Churchill is perhaps now best remembered for his powerful speeches and broadcasts, particularly those delivered during the Second World War – ‘a series of speeches that rank with the greatest in British history’ (Simon Jenkins, in A Short History of Britain, 2011). He used his great skill with the written word, and his dedication to rehearsing its delivery, to influence a national and an international audience. His speeches were carefully crafted both to raise morale at home and to act as political and diplomatic weapons abroad, sending messages of defiance to the enemy and calls to arms to allies. Learn more about Churchill’s development as a speaker, in an exhibition showcasing relevant documents from the Churchill Archives, here. And this review of the exhibition in the New York Timeshere.
‘I was very glad that Mr Attlee described my speeches in the war as expressing the will not only of Parliament but of the whole nation. Their will was resolute and remorseless and, as it proved, unconquerable. It fell to me to express it, and if I found the right words you must remember that I have always earned my living by my pen and by my tongue. It was a nation and race dwelling all round the globe that had the lion heart. I had the luck to be called upon to give the roar.’
Churchill, Westminster Hall, London, 30 November 1954
By the time Churchill was facing another World War, in 1939, he understood more readily that while risks had to be taken, a balance needed to be struck between caution and ‘over-daring’. As Prime Minister during WWII, he walked the narrow road between the ‘precipices’ on either side; he needed nerves of steel to keep Britain and the Allies on the path to victory.
‘Winston Churchill has emerged from the first five weeks of the war as the most inspiring figure in Great Britain … He has been condemned as a Russophobe and a Teutophobe, as an irresponsible genius, but even his old critics now seem to agree that he will make a great wartime leader.’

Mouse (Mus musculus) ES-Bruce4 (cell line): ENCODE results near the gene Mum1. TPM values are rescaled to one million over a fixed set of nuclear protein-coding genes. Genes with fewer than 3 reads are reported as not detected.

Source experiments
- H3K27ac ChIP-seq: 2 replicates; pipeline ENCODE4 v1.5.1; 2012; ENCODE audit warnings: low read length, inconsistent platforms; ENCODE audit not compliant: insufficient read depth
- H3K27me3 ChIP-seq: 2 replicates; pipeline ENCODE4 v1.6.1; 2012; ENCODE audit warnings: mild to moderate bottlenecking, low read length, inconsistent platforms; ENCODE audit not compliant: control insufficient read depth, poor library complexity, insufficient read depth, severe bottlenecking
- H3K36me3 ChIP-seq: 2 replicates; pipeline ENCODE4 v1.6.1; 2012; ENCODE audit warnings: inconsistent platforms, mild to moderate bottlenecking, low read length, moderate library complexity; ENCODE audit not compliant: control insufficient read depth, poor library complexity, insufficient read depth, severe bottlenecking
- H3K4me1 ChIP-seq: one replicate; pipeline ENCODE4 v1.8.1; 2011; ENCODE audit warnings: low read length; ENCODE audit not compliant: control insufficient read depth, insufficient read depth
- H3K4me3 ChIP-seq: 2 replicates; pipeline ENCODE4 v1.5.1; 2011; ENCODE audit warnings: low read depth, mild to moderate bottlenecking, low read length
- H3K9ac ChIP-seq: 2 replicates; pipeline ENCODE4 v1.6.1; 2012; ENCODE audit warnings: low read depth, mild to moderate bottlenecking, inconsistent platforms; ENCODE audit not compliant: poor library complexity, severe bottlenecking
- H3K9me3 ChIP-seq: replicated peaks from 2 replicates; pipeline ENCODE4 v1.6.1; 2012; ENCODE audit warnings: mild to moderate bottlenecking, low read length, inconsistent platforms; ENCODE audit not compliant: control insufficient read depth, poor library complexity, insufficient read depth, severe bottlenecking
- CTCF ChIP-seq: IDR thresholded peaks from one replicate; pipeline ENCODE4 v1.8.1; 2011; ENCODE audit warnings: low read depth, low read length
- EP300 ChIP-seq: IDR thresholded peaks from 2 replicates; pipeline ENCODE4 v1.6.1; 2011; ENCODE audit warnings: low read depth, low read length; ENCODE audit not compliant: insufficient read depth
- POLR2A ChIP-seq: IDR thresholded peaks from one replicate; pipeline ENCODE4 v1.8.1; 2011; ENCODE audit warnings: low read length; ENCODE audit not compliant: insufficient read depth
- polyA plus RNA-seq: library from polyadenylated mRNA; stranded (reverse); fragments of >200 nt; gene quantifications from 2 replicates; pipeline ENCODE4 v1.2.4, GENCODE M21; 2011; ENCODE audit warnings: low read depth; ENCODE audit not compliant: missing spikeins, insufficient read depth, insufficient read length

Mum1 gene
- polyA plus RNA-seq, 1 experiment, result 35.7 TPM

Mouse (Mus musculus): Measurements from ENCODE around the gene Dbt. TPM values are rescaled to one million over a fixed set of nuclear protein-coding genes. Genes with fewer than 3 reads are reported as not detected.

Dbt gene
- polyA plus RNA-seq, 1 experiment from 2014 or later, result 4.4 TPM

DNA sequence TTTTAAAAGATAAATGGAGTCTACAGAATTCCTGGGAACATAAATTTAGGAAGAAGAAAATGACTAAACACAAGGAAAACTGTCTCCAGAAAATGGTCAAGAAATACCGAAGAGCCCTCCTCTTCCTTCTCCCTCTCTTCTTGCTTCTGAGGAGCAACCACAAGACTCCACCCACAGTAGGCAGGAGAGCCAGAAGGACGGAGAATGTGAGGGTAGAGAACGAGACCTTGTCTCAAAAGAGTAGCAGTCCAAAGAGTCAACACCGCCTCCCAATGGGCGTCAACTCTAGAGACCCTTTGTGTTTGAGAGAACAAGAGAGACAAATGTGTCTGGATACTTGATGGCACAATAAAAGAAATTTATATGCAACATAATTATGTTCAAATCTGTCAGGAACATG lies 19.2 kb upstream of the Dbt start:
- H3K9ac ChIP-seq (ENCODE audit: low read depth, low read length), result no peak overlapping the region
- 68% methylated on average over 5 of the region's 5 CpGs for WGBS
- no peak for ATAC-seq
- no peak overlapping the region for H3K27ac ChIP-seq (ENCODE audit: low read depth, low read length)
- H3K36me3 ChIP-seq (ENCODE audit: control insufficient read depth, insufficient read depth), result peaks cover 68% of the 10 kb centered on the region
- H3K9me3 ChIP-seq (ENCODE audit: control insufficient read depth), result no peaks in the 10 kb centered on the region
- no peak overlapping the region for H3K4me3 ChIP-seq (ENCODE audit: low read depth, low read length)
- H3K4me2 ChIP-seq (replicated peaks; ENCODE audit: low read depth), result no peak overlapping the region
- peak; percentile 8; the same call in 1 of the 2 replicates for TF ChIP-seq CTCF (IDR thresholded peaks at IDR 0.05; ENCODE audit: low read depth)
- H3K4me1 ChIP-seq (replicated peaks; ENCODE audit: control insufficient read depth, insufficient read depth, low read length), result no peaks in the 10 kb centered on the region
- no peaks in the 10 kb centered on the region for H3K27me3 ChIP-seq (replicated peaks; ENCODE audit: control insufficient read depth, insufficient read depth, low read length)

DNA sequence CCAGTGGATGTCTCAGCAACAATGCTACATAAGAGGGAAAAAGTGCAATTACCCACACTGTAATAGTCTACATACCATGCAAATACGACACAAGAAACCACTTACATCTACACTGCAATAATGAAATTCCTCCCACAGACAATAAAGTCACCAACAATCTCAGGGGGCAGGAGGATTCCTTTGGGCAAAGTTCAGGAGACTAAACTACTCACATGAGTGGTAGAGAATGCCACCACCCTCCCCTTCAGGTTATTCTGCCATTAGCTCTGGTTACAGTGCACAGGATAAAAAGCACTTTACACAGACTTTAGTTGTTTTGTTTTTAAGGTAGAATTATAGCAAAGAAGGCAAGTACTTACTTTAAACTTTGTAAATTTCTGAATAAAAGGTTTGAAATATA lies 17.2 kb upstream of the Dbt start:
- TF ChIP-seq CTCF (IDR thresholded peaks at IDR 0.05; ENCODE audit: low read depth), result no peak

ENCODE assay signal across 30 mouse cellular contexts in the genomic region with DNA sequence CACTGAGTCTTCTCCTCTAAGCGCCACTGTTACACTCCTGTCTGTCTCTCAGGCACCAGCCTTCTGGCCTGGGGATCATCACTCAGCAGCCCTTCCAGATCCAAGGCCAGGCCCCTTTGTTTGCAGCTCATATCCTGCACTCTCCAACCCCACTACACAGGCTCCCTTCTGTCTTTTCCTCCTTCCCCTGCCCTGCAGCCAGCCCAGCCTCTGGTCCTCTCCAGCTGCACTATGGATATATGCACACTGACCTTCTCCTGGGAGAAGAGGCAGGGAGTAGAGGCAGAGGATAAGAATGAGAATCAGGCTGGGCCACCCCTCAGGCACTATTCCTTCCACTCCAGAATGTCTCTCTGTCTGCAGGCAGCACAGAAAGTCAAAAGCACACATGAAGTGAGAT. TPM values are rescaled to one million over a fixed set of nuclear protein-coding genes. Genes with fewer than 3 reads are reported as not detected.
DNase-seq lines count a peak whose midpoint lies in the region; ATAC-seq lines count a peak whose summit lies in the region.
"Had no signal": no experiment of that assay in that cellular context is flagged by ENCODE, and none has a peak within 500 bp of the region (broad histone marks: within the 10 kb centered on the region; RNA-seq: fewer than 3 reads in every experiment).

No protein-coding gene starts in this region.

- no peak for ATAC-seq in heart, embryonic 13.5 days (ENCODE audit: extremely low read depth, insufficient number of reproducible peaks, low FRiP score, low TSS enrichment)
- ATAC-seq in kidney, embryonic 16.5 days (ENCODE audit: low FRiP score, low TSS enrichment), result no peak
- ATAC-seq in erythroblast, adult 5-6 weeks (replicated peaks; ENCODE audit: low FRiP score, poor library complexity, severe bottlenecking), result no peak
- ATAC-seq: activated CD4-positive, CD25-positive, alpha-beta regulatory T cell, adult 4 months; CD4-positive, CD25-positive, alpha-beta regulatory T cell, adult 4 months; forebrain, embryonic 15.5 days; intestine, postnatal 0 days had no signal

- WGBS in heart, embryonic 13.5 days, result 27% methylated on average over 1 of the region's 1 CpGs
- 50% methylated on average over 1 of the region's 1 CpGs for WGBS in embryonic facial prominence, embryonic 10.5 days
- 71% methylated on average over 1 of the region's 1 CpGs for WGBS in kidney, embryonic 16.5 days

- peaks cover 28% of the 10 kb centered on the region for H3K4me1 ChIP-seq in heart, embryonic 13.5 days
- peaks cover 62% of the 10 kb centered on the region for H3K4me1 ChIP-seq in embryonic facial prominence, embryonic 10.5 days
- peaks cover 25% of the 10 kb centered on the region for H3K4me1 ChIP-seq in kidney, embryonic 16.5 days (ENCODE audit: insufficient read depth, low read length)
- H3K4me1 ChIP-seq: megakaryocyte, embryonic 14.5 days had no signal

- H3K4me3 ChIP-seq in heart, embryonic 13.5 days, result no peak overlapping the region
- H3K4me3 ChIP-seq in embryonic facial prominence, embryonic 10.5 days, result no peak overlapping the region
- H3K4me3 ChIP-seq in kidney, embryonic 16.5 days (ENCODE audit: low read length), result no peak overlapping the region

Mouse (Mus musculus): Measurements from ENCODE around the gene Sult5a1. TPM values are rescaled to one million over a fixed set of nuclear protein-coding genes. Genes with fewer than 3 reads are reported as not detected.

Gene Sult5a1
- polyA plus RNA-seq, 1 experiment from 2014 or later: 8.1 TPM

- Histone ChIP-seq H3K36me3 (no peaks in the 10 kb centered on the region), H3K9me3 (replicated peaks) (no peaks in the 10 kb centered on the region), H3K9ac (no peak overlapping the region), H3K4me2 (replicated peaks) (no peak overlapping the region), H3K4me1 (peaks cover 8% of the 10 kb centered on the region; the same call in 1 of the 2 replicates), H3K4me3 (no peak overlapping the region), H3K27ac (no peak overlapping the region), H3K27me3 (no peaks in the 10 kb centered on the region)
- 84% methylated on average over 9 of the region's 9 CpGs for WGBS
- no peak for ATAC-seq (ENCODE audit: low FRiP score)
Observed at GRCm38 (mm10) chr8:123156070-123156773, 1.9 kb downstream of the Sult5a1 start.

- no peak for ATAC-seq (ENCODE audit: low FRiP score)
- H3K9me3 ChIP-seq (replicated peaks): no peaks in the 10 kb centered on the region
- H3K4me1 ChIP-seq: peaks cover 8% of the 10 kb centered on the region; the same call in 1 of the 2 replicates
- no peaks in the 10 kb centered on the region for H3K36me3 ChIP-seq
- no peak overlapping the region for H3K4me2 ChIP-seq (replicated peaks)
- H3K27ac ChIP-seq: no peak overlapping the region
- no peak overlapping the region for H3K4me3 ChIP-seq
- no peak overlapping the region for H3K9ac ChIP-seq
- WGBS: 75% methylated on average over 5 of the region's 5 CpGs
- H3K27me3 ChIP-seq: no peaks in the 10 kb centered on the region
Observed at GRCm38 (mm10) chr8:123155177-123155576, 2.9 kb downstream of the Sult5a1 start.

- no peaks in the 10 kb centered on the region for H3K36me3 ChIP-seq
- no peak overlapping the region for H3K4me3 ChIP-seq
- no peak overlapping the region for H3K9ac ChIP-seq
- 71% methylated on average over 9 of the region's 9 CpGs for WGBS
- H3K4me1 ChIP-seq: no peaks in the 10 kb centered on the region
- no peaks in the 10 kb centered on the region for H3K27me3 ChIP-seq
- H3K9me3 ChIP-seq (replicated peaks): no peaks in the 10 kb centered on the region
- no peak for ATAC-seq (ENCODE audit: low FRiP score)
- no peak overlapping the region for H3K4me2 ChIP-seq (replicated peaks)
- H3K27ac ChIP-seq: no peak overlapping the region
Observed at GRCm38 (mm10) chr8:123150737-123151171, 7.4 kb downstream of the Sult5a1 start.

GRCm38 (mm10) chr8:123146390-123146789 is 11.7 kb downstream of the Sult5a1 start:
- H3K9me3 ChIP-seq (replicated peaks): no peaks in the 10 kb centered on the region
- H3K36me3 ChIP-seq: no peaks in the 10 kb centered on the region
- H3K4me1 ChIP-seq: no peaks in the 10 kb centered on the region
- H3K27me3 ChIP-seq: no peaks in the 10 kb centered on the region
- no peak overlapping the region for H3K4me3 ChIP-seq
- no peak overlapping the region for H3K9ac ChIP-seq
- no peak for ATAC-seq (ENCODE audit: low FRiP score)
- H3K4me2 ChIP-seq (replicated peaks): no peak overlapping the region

James Reston, New York Times, 8 October 1939
Chamberlain had resigned on 10 May 1940, the day that German forces attacked British and French ground forces and the day the ‘phoney war’ ended. With the only other contender, Lord Halifax, ruling himself out, Churchill’s appointment was inevitable and his time in the wilderness was over.
In the evening of 10 May, Churchill went to see King George VI at Buckingham Palace and became Prime Minister and Minister of Defence. He was under no illusions about the enormity of the task that lay ahead.
Churchill, as both Prime Minister and Minister of Defence, was in a powerful position, with full oversight of both the armed forces (all three of them; the Army, the Royal Navy and the Royal Air Force) and the government of the country. He was also the only cabinet minister who had held high office during the previous war, and was widely hailed as the necessary war leader. But he did not yet have the full confidence or leadership of his own conservative party, and there were many in government who were worried that he might prove rash and dangerous in his actions. He needed to prove himself.
Back in August 1941, and the signature of the Atlantic Charter, Roosevelt hadn’t been ready or able to enter the war. But the situation changed dramatically on 7 December 1941.
Churchill was at Chequers (the Prime Minister’s official country residence) with the American Ambassador and Averell Harriman when news of the Japanese attack on the American fleet at Pearl Harbor came on the radio. Churchill immediately called the President to confirm the news and then on 8 December, Britain declared war on Japan.